It seems to me a great deal of the digital industry creates toys to convince consumers to buy. Of course, that’s easy to do, but what happened to inventing tools to actually help people live and work better? How is producing iPads/iPhones/tablets/SmartPhones/whatever-the-latest-gadget making life better for anyone? I see a younger generation full of socially inept, environmentally unaware people wandering around terrified to not be “connected” to devices that actually separate them from their actual environment. I see that people addicted to being “plugged in” (euphemism from pre-wireless days just days ago) also have difficulty adapting and solving everyday problems.

Yes, I use a computer to write and publish. Yes, I participate in social media, but it takes very little time from my day. And I’m still using the computer I bought years ago. I still use my television for watching programs and movies, and sometimes I go to the theater. I don’t have a big screen TV or even a flat screen TV because my old one works just fine. I get my phone messages on the phone, because if I’m watching a program on TV, I can hear the phone ring. I don’t need a message on the TV screen to remind me. (I’m sure this is useful for the hearing impaired.) And I don’t need my phone messages in my email, because it’s good form to return communication in the manner in which it was received. 

If you’re with someone while texting/phoning/whatever, you’re not really with that person. I believe people deserve to be paid attention to over digital devices. If you’re on the phone with someone while you’re on the computer with someone else, you’re not paying full attention to either person, which means there’s a problem with communication. Just because people on TV do these things, doesn’t make them the smartest way to live. TV shows are supported by advertising the gadgets. Watching TV passively isn’t very smart.

Please don’t ever try to text me, because it’s blocked from my phone, which I only use as a phone. I have a camera if I want to take pictures. I have email if I want to communicate online. And, yes, I still send cards and letters, handwritten on paper, through the old-fashioned mail. My point is, if you really want to communicate with someone, face to face in the same place is best. There’s this thing called body language that doesn’t come across well in video and not at all in all other methods. In a phone call, you can hear inflections and tones of voice that give you clues not available online. Handwriting also has it’s own form of communication. When you’re familiar with someone’s handwriting and it changes, you don’t get that online.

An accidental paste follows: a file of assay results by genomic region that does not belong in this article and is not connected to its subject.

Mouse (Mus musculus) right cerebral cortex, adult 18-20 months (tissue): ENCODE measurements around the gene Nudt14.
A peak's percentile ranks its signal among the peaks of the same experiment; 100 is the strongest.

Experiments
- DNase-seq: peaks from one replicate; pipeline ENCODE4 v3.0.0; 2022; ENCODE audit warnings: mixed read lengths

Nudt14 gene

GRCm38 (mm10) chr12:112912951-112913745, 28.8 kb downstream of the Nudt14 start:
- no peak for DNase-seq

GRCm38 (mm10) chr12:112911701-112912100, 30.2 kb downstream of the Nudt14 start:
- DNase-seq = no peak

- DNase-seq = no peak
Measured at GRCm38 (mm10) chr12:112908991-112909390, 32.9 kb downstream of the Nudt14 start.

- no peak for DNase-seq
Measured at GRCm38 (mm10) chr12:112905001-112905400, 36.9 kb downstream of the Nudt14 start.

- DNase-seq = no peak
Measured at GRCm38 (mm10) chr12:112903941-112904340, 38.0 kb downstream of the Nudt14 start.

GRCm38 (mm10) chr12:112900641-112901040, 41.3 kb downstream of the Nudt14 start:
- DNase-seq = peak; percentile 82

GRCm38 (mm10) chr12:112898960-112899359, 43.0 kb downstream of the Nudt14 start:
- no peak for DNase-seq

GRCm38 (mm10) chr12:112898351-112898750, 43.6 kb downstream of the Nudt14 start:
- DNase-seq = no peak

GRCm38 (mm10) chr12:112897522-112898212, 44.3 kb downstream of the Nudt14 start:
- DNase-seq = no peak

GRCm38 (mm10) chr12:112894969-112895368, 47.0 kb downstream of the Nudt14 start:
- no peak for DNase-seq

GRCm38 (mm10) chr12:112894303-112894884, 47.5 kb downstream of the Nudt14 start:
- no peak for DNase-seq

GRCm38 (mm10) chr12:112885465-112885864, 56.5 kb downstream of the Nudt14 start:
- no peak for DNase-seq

I guess we’re just going through a phase of selfishly consuming for passive entertainment purposes. I suspect even work is expected to entertain now if the work is of a digital/virtual nature, but thankfully there are still people on the planet living and working in the real world. Special thanks to all those working to create sustainable communities so that future generations can enjoy living in the real world of beauty and the physical senses. And thanks to all those working to help people learn to solve problems in the real world, get along without violence, and move toward peaceful solutions.

When we pay attention to our planet mates (all other life forms), we learn how much of their very existence is sheer communication. Without the communication that takes place in our own cells, we couldn’t survive. Real communication is active, not passive. And virtual sports games don’t exactly give you the benefit of real exercise or human interaction (not to mention the other creatures out there besides human). I know the internet has done some wonderful things for communicating around the world, but we can still live without it. Maybe we’re only really living and communicating with our actual environment when we’re not online. Real life is at least four dimensional. If computers can breathe for those unable to on their own, that’s different. But I live and breathe with or without the internet, and for that I’m extremely grateful.Image


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